"Bourgeois's work from 1949 to 1953 consisted of wood sculptures, often driftwood or junkyard scraps, which she carved and cut into thin, rigid, upright "figures." The wood was painted to conceal its grain and texture, then driven with nails and gouged out, leaving holes, nicks, and scratches. Viewed on their own, these figures expressed isolation, each one representing a personality, raw and exposed. Seen together, they created a social circle that represented interaction and conveyed the security of a geometric system - closed, definite, and eternal - that, to Bourgeois, represented emotional preservation.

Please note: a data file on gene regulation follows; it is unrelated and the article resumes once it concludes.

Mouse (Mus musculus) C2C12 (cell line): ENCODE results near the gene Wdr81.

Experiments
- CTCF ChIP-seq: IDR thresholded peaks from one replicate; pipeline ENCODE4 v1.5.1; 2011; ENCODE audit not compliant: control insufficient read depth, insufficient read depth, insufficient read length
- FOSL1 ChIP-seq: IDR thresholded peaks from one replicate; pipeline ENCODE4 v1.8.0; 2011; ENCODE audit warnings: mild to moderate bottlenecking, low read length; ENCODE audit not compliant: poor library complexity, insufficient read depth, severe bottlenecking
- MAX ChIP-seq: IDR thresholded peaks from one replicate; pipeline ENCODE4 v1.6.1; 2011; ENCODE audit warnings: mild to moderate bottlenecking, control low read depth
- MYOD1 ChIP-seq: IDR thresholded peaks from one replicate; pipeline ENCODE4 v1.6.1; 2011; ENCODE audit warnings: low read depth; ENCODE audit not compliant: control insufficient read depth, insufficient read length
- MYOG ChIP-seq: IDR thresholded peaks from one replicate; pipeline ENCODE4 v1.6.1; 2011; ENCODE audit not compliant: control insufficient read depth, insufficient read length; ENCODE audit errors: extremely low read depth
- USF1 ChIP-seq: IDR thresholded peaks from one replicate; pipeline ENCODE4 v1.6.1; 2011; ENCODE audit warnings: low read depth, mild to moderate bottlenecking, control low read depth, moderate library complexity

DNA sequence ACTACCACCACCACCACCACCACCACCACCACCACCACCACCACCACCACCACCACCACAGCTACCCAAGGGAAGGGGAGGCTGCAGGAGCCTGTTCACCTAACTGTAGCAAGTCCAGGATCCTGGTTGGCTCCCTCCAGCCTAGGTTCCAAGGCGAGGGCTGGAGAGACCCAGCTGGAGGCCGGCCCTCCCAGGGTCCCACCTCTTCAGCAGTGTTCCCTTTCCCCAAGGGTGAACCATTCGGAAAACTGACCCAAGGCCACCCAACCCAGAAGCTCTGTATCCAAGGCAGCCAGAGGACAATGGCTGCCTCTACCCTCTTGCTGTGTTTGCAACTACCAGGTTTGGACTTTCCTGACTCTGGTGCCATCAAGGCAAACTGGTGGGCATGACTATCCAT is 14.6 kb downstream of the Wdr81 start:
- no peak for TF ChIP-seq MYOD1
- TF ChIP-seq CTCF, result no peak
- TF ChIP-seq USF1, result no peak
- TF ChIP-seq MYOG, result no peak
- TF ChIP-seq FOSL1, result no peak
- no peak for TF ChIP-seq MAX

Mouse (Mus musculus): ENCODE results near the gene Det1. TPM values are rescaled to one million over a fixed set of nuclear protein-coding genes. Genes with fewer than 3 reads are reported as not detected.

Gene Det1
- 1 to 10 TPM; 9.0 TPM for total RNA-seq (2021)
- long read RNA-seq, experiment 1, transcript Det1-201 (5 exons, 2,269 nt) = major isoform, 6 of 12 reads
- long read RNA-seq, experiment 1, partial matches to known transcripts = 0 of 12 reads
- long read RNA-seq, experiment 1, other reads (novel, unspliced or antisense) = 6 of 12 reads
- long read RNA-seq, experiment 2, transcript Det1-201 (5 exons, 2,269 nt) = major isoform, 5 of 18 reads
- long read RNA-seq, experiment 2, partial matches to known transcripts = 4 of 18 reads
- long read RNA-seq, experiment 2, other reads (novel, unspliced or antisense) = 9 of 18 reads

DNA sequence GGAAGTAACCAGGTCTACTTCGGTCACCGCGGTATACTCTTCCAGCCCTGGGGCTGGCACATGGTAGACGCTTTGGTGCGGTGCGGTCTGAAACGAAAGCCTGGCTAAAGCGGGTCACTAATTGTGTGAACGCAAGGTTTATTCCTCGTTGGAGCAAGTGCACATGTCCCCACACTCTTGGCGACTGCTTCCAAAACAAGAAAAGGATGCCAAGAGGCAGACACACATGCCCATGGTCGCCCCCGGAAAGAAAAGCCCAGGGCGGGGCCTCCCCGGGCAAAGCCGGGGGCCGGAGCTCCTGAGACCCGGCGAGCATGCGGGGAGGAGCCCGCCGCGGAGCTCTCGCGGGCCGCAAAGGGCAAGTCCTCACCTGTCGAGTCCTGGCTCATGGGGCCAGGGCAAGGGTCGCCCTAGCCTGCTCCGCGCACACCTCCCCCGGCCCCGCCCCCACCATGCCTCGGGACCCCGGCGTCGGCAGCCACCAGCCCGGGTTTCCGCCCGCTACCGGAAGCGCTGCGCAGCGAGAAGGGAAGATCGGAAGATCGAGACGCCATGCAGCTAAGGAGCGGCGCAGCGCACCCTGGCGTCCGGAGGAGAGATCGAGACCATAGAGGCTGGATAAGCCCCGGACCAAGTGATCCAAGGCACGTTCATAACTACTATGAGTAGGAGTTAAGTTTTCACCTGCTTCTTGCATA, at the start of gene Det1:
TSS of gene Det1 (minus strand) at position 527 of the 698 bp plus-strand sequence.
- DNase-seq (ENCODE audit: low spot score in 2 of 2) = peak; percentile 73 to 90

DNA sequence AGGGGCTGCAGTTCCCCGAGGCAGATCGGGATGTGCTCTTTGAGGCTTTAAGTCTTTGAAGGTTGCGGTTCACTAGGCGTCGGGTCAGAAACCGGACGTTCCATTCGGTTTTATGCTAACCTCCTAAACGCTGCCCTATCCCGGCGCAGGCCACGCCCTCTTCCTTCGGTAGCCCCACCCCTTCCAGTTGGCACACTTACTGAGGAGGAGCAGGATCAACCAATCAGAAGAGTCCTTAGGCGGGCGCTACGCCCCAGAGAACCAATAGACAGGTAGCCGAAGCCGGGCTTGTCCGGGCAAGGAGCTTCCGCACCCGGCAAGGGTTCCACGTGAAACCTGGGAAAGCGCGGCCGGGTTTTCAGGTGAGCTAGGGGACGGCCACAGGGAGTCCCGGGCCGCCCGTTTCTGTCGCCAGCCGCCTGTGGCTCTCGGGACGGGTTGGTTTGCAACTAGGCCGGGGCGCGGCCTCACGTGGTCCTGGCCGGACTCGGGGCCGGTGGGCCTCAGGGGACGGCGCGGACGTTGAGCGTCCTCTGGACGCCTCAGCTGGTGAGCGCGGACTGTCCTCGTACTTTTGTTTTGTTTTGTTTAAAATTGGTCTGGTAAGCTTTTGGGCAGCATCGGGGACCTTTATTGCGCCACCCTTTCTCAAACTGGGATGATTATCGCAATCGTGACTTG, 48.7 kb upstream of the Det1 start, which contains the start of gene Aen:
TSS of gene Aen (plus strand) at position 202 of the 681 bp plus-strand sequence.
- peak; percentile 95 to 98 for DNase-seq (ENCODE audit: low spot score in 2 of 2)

In 1954 Bourgeois joined the American Abstract Artists Group with several contemporaries, among them Barnett Newman and Ad Reinhardt. At this time she also befriended the artists Willem De Kooning, Mark Rothko, and Jackson Pollock. Artistically, Bourgeois was exploring such issues as internal distress, fear, vulnerability, and loss of control. Working with bronze, plaster, and marble, she changed her forms from rigid, upright structures to smooth, organic shapes. She exhibited at the Whitney Biennale in 1973 and began teaching at the Pratt Institute, Cooper Union, and the New York Studio School. In experimenting with performance art, she produced A Bouquet, A Fashion of Body Parts (1978), whose cast paraded through a room wearing latex dresses with globular protrusions. In 1991 at the Carnegie International Exhibition in Pittsburgh, Bourgeois exhibited her "environmental sculpture" Cells, a series of closed, object-filled spaces."